For years, the company’s main client has been L.A. Unified. Santos says Torres Construction took an unusual path to winning the lucrative contract. After the Northridge earthquake of 1994, FEMA doled out $168 million to L.A. Unified to repair hundreds of schools across the district; $10 million of that went to the peculiar task of strapping heavy objects to walls, known as seismic bracing. Though a competitor bid lower to brace refrigerators, water heaters and TV monitors, Torres Construction radically undercut them on a single item: file cabinets. Whereas the contract paid up to $20 per file cabinet, Torres agreed to brace them for $8.95 each. Santos couldn’t help but notice that L.A. Unified listed more than 23,000 file cabinets — twice as many as any other item — and that file cabinets were weighted higher than almost any other item.
For a company that had no seismic-bracing experience, the expertly crafted bid seemed uncanny to Santos. But, as reflected in court papers, he said nothing at the time about his suspicions that Torres might have a source inside L.A. Unified helping him out. Despite his reservations, he quickly won the praises of his boss for designing a spreadsheet to streamline the billing process — a key development for a company in a hurry to bill the school district, Santos says. Within three months, Tomas Torres made Santos an assistant project manager, at $58,000 a year. It was a lot of responsibility for a young man in his early 20s.
As expert as the company was at winning the contract, and as eager as it was to submit invoices to the school district, Santos alleges in court papers that he found it to be lacking in expertise and integrity when it came to the job itself. After he started going out on-site as a project manager, he noticed that the floor plans of the schools did not match up with the rooms where work crews supposedly braced objects. He observed workers drilling holes in dry wall instead of a stud, attaching straps to the dry wall with toggle bolts that could easily be ripped out, and puffing up the numbers for items they braced. Some workers told him they had been instructed by his boss to bill for file cabinets under a different category — anything but a file cabinet — since the company had submitted a below-cost bid on those items. For the strapping down of water heaters, an item on which Torres Construction bid the maximum price — $120 — the instructions were to bill the school district whether workers had braced them or not, he alleges.
Santos was not alone in his suspicions. Daniel Hurt, now an undergraduate student majoring in sociology at UCLA, worked the summer of 2002 for Torres Construction and gave Santos a sworn statement about job conditions. “I had trouble taking the job seriously,” says Hurt, who was 20 at the time. “Sometimes I would go through the room after workers were finished and there would be items left unbraced. I know [my boss] inflated the numbers. If the inspector showed up, my boss would lead him into certain rooms to verify the number of straps, then the inspector would check off the entire school. That was shady.” Another former employee, Robert Duran, now a custodian for the city of L.A., stated in an affidavit that the whole project seemed like a waste of money — for the government. Getting paid was all that mattered, he alleges, having helped move Torres Construction into “newer and much nicer offices” after the project ended, and observing Torres family members driving new cars and a new motorcycle. “We were always hurrying, and the bosses kept a point system. If you didn’t have enough points, you got fired. People were always losing their jobs.”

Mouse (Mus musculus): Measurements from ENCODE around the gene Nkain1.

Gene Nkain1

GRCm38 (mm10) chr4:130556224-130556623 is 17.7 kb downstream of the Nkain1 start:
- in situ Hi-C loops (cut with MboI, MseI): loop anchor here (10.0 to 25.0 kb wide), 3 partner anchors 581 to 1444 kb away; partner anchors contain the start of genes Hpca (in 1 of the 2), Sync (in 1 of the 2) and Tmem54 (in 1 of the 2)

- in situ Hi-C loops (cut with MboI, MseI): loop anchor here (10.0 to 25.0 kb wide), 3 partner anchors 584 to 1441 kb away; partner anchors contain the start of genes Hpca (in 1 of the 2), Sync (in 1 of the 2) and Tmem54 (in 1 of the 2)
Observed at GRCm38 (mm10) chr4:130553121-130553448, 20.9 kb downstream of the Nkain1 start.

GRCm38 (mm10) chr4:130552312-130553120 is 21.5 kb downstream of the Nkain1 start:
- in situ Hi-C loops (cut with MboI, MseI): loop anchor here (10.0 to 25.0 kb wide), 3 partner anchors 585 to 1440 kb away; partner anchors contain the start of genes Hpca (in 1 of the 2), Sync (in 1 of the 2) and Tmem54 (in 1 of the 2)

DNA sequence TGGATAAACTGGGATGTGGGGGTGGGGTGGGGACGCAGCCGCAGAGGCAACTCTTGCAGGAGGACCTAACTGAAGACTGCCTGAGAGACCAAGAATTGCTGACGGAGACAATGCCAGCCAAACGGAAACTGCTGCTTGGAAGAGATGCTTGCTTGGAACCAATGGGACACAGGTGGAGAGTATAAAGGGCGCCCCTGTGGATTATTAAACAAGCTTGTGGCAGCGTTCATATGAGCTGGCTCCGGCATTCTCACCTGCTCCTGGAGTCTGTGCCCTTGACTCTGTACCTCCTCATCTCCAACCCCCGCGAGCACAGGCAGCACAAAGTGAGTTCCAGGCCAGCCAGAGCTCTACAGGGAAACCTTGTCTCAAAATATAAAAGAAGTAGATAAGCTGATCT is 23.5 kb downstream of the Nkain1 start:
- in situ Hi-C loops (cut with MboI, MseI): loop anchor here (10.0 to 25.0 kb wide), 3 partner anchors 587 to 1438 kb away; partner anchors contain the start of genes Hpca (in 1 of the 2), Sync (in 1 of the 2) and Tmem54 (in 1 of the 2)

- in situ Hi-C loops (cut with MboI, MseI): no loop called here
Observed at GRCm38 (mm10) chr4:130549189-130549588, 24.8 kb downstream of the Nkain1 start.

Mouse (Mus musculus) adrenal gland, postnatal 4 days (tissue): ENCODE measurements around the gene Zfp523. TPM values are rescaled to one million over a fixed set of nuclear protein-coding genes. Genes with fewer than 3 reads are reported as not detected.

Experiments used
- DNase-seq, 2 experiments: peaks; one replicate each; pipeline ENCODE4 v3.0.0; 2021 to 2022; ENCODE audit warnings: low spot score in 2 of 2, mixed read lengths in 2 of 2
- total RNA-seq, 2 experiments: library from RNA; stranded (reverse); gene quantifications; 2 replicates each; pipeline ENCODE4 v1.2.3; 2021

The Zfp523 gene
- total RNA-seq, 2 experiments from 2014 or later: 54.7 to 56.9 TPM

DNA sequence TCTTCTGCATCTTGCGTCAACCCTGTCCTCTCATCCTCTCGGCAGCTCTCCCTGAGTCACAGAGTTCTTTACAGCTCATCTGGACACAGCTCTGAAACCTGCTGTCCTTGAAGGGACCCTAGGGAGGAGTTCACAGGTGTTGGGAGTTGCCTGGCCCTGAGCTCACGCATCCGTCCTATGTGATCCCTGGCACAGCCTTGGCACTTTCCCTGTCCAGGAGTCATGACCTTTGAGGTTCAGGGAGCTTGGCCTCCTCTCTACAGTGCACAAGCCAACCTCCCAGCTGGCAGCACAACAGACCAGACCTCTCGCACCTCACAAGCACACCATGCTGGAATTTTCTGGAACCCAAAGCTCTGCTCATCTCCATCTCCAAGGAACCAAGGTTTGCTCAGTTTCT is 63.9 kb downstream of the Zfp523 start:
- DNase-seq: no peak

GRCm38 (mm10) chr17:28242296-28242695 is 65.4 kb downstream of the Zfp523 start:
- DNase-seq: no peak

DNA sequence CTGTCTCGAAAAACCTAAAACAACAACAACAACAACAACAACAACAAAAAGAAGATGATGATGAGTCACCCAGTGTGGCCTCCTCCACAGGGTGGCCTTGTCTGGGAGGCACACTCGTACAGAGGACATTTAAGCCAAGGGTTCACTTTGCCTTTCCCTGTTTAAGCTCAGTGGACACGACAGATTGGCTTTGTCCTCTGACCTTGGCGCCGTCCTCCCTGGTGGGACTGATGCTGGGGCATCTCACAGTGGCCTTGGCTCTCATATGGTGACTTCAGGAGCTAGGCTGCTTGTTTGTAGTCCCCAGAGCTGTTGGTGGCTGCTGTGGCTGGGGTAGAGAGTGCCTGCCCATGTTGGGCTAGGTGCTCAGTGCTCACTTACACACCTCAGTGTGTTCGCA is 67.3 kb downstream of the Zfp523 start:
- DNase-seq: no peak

One inspector was not so compliant. Juan Penaherrera, then with Orgel Construction Management, a contractor with L.A. Unified, was a stickler. According to Penaherrera, who approved final invoices, he was transferred to another project after Torres Construction complained to the school district that he was too strict. Penaherrera told the L.A. Weekly he rejected at least eight requests for payment during his one year on the project. “In my opinion, [Torres] was not submitting accurate numbers on the amount of work. If they billed for 50 bookcases” — at $20 per bookcase — “I’d inspect and find they braced just 40,” he says. Penaherrera, in corroborating one of Santos’ more troubling allegations, says he also found workers drilling into walls containing lead and asbestos without dampening them first, allowing contaminated dust to build up in classrooms. The company didn’t keep a copy of job specifications on site, as required by the contract, he says. He later cooperated with a federal probe that went nowhere, after investigators relied upon random school inspections, a review of bills and the inconclusive findings of L.A. Unified bureaucrats to reach a verdict of no wrongdoing. “The problem with the project was, when we tried to inspect, straps had been cut or removed and the objects had been shifted around by teachers or students. The contractor used that as an excuse. L.A. Unified is a giant creature. Lots of things can happen,” says Penaherrera, who told federal investigators that his replacement was less stringent and would often make excuses for Torres.